small image of a bobblehead doll: Bob Uecker
1. Science of baseball2. Denver's big advantage3. Love that curve ball! 4. Rained out?5. National spot: Mouth cancer

  'talk' balloon coming from Bob, says: 'A Why Files Grand Salami!'

High-flying hits
Baseball atmospherics. Not the aroma of beer spilled on stale popcorn. Not the foghorn-voiced jerk behind you, braying that insightful advice to the blind guy in the umpire's uniform.

We're talking, as nerds would, about the effect of air on the ball. It turns out that air -- the fluid in which a baseball moves -- can slow a ball, change its direction, or both.

Let's get basic for a second. Eventually, any airborne object that's moving slower than escape velocity (about 18,000 miles per hour), will return to Earth. Balls and other objects travel in a horizontal direction only until gravity brings them down to Barry Bonds's mitt, the left-center-field stands, or the infield grass.

After a baseball is hit, three major factors affect how far it travels through the air:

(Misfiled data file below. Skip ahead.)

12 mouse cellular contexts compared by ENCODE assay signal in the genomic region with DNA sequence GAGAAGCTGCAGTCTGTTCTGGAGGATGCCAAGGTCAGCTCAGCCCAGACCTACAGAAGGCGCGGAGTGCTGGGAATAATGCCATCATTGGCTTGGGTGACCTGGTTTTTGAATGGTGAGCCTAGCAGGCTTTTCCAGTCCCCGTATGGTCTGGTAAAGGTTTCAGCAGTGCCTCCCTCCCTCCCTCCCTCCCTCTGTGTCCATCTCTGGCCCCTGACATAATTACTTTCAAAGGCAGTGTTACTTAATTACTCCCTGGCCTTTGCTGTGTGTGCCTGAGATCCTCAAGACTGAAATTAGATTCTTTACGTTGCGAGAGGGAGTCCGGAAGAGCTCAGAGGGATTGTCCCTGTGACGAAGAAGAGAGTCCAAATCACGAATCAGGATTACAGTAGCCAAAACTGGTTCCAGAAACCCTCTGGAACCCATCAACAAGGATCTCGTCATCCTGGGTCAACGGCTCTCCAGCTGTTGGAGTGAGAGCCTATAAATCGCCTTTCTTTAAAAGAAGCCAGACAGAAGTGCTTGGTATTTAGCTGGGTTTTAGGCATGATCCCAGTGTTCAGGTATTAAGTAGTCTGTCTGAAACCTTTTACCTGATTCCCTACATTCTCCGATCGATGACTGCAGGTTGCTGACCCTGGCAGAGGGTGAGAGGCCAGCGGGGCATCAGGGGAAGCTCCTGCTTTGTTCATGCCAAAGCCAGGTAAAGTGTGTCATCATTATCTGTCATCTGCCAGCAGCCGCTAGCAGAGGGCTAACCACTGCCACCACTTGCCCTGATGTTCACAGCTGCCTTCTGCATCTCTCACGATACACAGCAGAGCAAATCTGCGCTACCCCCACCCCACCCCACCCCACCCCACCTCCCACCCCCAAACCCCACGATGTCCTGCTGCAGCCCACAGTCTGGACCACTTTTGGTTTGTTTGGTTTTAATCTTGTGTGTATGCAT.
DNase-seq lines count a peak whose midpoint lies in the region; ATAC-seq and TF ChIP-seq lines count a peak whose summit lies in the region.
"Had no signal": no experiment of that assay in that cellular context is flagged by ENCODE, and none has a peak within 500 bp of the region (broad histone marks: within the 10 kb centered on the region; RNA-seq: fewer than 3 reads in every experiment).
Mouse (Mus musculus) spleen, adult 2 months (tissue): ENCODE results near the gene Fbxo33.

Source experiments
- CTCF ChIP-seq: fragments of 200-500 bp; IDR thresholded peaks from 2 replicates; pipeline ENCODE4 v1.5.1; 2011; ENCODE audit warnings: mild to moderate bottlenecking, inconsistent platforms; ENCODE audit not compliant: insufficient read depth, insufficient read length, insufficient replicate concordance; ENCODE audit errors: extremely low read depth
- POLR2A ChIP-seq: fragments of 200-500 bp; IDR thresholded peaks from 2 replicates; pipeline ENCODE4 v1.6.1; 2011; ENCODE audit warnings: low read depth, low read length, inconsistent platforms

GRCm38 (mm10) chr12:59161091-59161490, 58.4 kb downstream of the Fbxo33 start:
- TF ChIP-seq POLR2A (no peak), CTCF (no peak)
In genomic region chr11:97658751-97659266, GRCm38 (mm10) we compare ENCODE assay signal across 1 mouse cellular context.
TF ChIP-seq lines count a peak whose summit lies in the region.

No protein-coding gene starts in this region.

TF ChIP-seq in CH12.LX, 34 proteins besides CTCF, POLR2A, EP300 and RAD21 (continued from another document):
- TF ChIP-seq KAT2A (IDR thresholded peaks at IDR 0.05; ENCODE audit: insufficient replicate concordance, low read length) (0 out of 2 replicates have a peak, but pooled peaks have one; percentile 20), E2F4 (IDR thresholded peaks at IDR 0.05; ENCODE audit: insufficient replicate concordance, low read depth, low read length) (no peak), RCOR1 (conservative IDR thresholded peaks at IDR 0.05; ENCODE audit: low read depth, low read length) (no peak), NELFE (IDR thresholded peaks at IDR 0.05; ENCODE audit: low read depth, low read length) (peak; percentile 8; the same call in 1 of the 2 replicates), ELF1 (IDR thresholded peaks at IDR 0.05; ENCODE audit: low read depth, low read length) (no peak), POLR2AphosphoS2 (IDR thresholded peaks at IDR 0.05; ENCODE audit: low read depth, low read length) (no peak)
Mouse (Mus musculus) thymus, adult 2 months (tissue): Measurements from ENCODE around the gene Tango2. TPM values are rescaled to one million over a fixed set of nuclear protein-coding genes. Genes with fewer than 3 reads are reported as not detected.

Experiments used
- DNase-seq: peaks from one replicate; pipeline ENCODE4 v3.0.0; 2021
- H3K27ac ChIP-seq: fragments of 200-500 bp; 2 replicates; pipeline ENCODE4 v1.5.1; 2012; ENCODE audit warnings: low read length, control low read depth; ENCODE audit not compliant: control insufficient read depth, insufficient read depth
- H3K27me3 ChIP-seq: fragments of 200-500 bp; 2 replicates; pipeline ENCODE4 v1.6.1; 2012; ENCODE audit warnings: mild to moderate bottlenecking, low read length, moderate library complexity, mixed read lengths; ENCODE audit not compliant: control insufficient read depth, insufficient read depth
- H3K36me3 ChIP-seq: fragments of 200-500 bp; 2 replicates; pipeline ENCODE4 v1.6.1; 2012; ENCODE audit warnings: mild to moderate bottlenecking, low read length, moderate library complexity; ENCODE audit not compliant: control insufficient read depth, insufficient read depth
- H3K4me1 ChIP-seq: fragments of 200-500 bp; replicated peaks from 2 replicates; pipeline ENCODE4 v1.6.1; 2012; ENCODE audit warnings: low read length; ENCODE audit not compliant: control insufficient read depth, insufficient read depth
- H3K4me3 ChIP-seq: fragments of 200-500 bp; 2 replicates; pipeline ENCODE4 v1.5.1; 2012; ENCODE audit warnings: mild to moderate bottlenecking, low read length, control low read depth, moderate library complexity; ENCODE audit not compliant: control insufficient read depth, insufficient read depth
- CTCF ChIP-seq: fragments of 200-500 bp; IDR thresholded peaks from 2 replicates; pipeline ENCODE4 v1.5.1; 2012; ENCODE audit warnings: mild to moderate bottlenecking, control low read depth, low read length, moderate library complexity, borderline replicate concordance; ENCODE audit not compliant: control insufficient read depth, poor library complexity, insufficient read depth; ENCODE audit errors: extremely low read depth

Velocity: The faster the ball's initial speed off the bat, the further it goes (like, no duh?).

Angle: Balls hit too low will return to Earth too soon; balls hit too high will travel a long way vertically, but not horizontally. In the middle is a "sweet spot" where horizontal travel is greatest. (Can you use the Java applet to find the angle that gives the longest distance?)

Air resistance: As a moving ball shoves air aside, it transfers kinetic energy to the air. Since acceleration = force/mass, the ball must decelerate -- slow down. That means the ball can't travel as far in the limited time available before gravity pulls it back to Earth.

As you mess with the applet on this page, notice that Denver's 5,280-foot altitude can add about 35 feet to the longest hit thwacked at the optimum angle and at 130 mph.

Why do curve balls curve?


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